How Should Business Owners Respond To A Negative Online Review?

We know that the proper response of a business to a bad online review shouldn’t be to post their own fake positive ones, or to fine wedding hosts for the bad reviews by their invited guests. Yet what should the proper response be when someone expresses dissatisfaction with your business…or when you take over a business with a history of bad reviews? [More]

Hotel Files $74,500 Defamation Suit Against Anonymous TripAdvisor Reviewer

Hotel Files $74,500 Defamation Suit Against Anonymous TripAdvisor Reviewer

The relative anonymity of online review sites makes it tempting to vent one’s anger toward a company in an over-the-top way, but does the use of a screen name prevent you from being held liable for making knowingly false claims? One hotel in Oregon says no, and is suing an unknown TripAdvisor reviewer to prove that point. [More]

Mary seems pretty cool.

Woman Temporarily Becomes Glasgow’s 87th Best Tourist Attraction On TripAdvisor

You might be the coolest person you know, but are you listed among your city’s top tourist attractions? Didn’t think so. But one woman in Scotland had at least temporary bragging rights as the 87th best attraction in Glasgow after a mix-up on TripAdvisor yesterday. [More]

How Not To Have The Worst Hotel Stay Ever – Look For Fake Online Reviews

How Not To Have The Worst Hotel Stay Ever – Look For Fake Online Reviews

So, you’re planning a much-needed vacation to a beautiful destination, but you don’t know any of the hotels in the area. You do like most consumers and turn to online review sites like TripAdvisor or Expedia. But are these hotel sites really trustworthy? [More]

TripAdvisor Decides That June 30 Doesn’t Exist

TripAdvisor Decides That June 30 Doesn’t Exist

Christopher is supposed to be traveling right now. If he did manage to schedule his trip, he didn’t do it through TripAdvisor. That’s because as far as TripAdvisor is concerned, yesterday never happened. If he were trying to schedule on February 29, 2013, they would have a point, but there is a June 30 pretty much every year. [More]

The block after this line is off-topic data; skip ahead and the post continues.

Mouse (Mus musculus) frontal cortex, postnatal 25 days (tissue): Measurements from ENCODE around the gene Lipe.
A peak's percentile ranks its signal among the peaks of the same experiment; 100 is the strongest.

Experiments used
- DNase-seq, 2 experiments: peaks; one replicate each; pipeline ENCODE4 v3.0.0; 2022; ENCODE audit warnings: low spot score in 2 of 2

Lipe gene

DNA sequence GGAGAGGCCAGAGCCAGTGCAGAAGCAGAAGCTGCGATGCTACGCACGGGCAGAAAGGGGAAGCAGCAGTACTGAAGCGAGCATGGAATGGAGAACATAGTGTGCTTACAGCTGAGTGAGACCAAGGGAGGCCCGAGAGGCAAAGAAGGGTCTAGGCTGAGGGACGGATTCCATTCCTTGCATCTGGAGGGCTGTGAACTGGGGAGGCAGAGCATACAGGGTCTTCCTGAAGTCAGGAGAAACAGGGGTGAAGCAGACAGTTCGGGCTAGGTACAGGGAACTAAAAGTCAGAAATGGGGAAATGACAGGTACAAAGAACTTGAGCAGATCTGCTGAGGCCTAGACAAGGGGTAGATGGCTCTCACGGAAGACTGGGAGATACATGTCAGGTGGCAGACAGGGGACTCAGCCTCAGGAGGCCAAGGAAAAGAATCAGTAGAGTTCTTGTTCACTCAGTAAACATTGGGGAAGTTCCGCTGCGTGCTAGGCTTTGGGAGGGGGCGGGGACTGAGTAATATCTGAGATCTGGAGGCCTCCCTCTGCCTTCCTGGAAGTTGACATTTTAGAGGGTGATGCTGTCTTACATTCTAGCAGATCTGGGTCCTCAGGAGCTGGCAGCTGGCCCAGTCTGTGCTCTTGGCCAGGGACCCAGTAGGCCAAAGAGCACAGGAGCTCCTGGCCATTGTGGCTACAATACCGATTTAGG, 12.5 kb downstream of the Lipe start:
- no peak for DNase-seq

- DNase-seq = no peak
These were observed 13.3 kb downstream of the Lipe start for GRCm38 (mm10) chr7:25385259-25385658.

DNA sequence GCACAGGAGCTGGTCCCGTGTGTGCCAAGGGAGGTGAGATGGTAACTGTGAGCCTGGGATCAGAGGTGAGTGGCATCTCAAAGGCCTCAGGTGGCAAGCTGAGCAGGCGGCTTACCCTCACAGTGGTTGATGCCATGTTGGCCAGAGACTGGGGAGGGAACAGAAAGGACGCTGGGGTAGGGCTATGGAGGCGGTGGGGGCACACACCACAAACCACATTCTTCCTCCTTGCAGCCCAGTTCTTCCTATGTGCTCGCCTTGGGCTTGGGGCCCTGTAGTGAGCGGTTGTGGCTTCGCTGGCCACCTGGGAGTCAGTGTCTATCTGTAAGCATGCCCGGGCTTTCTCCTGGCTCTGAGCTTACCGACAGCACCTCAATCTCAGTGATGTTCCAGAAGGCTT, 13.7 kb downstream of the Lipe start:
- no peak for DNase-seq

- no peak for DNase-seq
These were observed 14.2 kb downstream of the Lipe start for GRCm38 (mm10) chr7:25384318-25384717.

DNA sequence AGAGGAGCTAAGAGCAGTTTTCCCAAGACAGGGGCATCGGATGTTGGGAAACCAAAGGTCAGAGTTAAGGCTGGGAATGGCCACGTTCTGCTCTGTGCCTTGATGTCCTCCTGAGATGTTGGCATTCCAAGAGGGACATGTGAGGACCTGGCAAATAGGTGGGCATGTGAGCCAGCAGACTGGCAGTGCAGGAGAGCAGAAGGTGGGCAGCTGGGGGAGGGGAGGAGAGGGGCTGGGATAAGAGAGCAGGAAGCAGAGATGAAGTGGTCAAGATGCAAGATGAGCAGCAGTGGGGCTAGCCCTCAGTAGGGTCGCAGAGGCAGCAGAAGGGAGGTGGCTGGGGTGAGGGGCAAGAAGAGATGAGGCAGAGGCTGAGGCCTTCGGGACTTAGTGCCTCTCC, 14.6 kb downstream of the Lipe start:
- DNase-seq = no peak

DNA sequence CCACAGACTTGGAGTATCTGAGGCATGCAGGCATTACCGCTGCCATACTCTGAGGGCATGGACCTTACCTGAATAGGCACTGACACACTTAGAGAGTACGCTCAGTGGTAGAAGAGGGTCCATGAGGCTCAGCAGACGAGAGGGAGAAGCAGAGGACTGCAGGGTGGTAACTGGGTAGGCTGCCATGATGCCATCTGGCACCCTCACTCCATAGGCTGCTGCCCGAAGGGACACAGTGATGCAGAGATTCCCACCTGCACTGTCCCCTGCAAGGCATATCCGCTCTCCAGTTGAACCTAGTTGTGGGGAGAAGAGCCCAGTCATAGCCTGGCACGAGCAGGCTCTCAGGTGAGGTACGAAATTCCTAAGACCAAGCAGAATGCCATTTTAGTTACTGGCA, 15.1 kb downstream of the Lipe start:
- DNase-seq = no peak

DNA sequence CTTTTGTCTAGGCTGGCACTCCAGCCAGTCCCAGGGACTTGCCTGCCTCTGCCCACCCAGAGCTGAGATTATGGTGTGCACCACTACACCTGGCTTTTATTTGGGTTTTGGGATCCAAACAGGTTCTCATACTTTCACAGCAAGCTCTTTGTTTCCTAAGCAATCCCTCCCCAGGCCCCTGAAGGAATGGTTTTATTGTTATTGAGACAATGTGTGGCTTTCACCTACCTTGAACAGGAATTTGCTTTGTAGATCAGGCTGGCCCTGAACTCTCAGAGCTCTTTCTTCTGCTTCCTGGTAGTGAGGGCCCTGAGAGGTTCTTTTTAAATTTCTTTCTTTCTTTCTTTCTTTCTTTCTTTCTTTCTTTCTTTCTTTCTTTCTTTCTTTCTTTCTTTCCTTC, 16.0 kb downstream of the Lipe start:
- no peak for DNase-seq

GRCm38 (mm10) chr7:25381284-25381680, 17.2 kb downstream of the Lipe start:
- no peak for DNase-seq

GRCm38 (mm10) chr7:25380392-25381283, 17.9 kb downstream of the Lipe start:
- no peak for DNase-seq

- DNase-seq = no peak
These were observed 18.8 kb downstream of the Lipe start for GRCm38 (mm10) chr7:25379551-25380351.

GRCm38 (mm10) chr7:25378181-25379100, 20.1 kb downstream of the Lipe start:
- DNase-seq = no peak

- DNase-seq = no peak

If you have to pay for nice reviews, you don't deserve them.

Hotel Claims Overzealous Employee Posted Sign Offering To Pay For Nice Online Reviews

Earlier today, we told you about the Texas hotel that offered guests up to $5 if they posted positive reviews on any number of popular travel sites. A rep for the hotel has since responded to say that this was a case of an overzealous employee acting on their own. [More]

If you have to pay for nice reviews, you don't deserve them.

Dallas Hotel Blatantly Offers To Pay Guests For Positive Online Reviews

UPDATE: A rep for the hotel confirms to Consumerist that the sign — since taken down — was posted by an employee who got overly creative in their attempt to boost the hotel’s social media profile.

Here’s a tip to hotel managers around the world — Paying for reviews is bad enough. Advertising that you’re willing to pay for positive feedback is only going to communicate to your guests that you run a bad hotel and that you expect them to not have anything nice to say about your establishment. [More]

TripAdvisor Smacked With $80K Fine For Violating Fare Advertising Rule

TripAdvisor Smacked With $80K Fine For Violating Fare Advertising Rule

TripAdvisor has fallen afoul of the U.S. Department of Transportation’s rule about fare advertising, resulting in a fine of $80,000. The rule went into effect in January, and stated that ticket agents and airlines must display fares as the total of what a consumer will pay, taxes and fees included. [More]

TripAdvisor Gives Up On "Dirtiest Hotels In America" List

TripAdvisor Gives Up On "Dirtiest Hotels In America" List

Well, this is depressing. Travel review site TripAdvisor has chosen to abandon the genius idea of releasing a “Dirtiest Hotels in America” list. Why? They want to “focus on the positive.” What the hell? Who wants to read about a bunch of clean hotels full of happy people? Bah humbug! [More]